Malaysia holds memorial for victims of downed Flight 17

Malaysia held a memorial service Thursday to mark the anniversary of the downing of Malaysia Airlines Flight 17 over eastern Ukraine in July 2014, which killed all 298 people aboard.

More than 90 family members attended the memorial, which was followed by an official briefing on the ongoing investigation.

Transport Minister Liow Tiong Lai told reporters after the event, which was closed to the media, that the investigation was "very detailed and we are quite convinced that we will be able to find the culprits."

Investigations had determined the plane was shot down by a Russian BUK missile system that was fired from a field controlled by pro-Russian separatists. Russia has denied any involvement and denounced the conclusions as politically biased.

"What we're told inside was that they (investigators) have all the information that they need," said Mohamad Salim Sarmo, who lost his son Mohamad Ali on the flight.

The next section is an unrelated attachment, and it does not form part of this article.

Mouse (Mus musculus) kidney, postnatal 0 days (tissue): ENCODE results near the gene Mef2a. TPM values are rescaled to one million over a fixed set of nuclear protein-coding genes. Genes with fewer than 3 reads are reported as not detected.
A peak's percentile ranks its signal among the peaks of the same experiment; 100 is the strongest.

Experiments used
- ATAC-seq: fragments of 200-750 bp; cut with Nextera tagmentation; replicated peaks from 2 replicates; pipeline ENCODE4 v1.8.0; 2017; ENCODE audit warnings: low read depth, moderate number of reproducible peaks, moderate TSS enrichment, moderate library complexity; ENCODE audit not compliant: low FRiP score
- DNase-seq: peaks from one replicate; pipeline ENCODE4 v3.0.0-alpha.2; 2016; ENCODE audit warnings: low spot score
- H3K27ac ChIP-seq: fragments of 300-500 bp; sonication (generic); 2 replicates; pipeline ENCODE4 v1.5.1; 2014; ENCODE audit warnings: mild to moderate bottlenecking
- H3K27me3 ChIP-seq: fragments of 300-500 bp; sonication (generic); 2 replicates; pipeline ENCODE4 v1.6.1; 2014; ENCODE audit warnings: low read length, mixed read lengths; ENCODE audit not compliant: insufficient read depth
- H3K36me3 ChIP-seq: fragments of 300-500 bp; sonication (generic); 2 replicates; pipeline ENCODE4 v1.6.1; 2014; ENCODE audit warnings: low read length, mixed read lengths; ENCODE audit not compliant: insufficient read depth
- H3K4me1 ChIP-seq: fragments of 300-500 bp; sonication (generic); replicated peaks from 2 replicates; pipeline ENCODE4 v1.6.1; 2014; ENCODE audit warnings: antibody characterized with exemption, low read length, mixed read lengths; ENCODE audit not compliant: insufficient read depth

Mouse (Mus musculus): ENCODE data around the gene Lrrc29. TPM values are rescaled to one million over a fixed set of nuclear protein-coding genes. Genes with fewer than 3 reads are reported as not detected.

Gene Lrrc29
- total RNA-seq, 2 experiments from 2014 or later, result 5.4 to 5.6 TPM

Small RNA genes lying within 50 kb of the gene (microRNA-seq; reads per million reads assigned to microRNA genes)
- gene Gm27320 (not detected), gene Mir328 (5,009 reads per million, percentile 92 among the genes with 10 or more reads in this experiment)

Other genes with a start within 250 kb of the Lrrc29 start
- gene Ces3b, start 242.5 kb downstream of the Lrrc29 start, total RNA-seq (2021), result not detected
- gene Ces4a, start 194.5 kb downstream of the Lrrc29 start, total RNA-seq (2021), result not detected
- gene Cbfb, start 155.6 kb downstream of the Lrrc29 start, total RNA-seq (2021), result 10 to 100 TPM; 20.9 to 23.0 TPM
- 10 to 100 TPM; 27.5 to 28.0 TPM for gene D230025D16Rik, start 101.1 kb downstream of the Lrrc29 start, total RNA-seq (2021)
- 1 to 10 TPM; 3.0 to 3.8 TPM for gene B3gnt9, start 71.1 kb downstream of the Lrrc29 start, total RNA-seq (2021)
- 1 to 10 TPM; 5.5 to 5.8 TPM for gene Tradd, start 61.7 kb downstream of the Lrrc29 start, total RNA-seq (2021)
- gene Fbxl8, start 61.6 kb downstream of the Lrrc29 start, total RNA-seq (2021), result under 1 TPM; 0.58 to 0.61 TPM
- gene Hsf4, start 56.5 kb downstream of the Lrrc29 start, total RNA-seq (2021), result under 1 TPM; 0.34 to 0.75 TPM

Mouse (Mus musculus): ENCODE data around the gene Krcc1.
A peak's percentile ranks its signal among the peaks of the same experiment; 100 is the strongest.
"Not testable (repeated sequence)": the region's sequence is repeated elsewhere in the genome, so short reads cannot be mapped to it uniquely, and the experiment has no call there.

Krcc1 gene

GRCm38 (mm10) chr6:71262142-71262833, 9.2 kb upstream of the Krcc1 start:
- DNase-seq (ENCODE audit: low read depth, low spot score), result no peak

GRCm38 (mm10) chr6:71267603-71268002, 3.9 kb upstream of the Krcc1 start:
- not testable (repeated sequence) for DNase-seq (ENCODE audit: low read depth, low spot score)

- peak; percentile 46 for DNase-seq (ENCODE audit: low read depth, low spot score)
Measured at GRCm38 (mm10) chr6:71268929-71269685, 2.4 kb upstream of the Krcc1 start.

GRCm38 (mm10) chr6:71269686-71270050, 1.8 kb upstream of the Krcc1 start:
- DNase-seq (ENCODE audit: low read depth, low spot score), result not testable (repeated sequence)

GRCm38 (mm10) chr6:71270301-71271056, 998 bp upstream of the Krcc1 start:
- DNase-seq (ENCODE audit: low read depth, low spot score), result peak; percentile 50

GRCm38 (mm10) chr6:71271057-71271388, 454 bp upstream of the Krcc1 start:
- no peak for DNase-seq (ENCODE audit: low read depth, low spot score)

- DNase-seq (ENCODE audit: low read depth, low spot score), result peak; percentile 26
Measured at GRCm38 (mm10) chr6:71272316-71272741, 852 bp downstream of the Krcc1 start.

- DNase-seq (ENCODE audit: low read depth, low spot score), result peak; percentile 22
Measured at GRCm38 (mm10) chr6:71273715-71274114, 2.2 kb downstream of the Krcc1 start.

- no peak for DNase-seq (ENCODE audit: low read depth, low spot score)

Cousins Nur Sabrina and Anwar Zafran said they can only pray that the culprits will be brought to justice. Their 19-year-old cousin, Mohamad Afif Tambi, and his entire family perished onboard Flight 17. "We can't really grasp or accept everything, but we do know that Malaysia Airlines and all the governments are doing their best to get the ones who shot MH17. So we just wait and pray, that's all," Anwar said.

The Dutch government said earlier this month that any suspects will be prosecuted in the Netherlands. The decision was made by the countries jointly investigating the crash — Australia, Belgium, Malaysia, Ukraine and the Netherlands.

Victims came from 17 countries, with 196 of them Dutch.

The Dutch Foreign Ministry did not identify the suspects. Investigators last year said they had pinpointed 100 people they want to speak to who are believed to have been involved in transporting the Buk missile launcher or its use.

The Joint Investigation Team, led by prosecutors and police from the Netherlands, made its preliminary findings public after interviewing more than 200 witnesses, listening to 150,000 intercepted phone calls, examining half a million photos and video recordings, consulting radar and satellite images, and sifting through dozens of containers filled with wreckage from the jet.

The Russian military has said data from radar in southern Russia showed that the missile that downed Flight 17 did not originate in rebel-controlled territory.